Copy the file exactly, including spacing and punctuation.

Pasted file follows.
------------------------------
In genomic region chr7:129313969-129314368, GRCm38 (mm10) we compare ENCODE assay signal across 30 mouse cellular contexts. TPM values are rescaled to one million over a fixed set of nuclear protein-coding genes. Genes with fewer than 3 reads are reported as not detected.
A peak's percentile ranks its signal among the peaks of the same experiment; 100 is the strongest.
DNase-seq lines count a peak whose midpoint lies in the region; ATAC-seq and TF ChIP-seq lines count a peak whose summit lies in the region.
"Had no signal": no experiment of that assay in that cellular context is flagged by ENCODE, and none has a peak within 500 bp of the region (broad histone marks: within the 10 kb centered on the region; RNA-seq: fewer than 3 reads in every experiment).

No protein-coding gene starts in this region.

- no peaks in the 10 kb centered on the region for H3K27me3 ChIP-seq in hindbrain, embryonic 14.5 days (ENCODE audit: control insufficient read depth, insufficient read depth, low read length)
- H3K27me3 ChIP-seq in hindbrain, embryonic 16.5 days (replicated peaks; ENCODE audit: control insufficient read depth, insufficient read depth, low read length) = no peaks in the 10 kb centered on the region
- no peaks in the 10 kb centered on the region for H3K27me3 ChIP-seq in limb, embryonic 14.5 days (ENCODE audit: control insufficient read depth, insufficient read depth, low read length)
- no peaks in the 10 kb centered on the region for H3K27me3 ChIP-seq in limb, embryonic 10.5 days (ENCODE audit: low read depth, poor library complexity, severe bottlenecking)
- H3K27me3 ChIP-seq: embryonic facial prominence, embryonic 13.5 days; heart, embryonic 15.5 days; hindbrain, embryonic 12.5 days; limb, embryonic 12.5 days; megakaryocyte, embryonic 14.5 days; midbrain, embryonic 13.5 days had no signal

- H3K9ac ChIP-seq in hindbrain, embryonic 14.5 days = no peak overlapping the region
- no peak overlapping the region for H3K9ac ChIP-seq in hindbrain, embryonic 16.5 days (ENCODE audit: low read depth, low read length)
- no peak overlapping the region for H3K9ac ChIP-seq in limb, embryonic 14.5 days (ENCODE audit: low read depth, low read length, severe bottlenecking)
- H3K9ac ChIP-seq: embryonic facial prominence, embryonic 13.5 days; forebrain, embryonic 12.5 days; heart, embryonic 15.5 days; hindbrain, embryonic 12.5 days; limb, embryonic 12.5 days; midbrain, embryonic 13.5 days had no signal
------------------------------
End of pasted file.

In genomic region chr7:129313969-129314368, GRCm38 (mm10) we compare ENCODE assay signal across 30 mouse cellular contexts. TPM values are rescaled to one million over a fixed set of nuclear protein-coding genes. Genes with fewer than 3 reads are reported as not detected.
A peak's percentile ranks its signal among the peaks of the same experiment; 100 is the strongest.
DNase-seq lines count a peak whose midpoint lies in the region; ATAC-seq and TF ChIP-seq lines count a peak whose summit lies in the region.
"Had no signal": no experiment of that assay in that cellular context is flagged by ENCODE, and none has a peak within 500 bp of the region (broad histone marks: within the 10 kb centered on the region; RNA-seq: fewer than 3 reads in every experiment).

No protein-coding gene starts in this region.

- no peaks in the 10 kb centered on the region for H3K27me3 ChIP-seq in hindbrain, embryonic 14.5 days (ENCODE audit: control insufficient read depth, insufficient read depth, low read length)
- H3K27me3 ChIP-seq in hindbrain, embryonic 16.5 days (replicated peaks; ENCODE audit: control insufficient read depth, insufficient read depth, low read length) = no peaks in the 10 kb centered on the region
- no peaks in the 10 kb centered on the region for H3K27me3 ChIP-seq in limb, embryonic 14.5 days (ENCODE audit: control insufficient read depth, insufficient read depth, low read length)
- no peaks in the 10 kb centered on the region for H3K27me3 ChIP-seq in limb, embryonic 10.5 days (ENCODE audit: low read depth, poor library complexity, severe bottlenecking)
- H3K27me3 ChIP-seq: embryonic facial prominence, embryonic 13.5 days; heart, embryonic 15.5 days; hindbrain, embryonic 12.5 days; limb, embryonic 12.5 days; megakaryocyte, embryonic 14.5 days; midbrain, embryonic 13.5 days had no signal

- H3K9ac ChIP-seq in hindbrain, embryonic 14.5 days = no peak overlapping the region
- no peak overlapping the region for H3K9ac ChIP-seq in hindbrain, embryonic 16.5 days (ENCODE audit: low read depth, low read length)
- no peak overlapping the region for H3K9ac ChIP-seq in limb, embryonic 14.5 days (ENCODE audit: low read depth, low read length, severe bottlenecking)
- H3K9ac ChIP-seq: embryonic facial prominence, embryonic 13.5 days; forebrain, embryonic 12.5 days; heart, embryonic 15.5 days; hindbrain, embryonic 12.5 days; limb, embryonic 12.5 days; midbrain, embryonic 13.5 days had no signal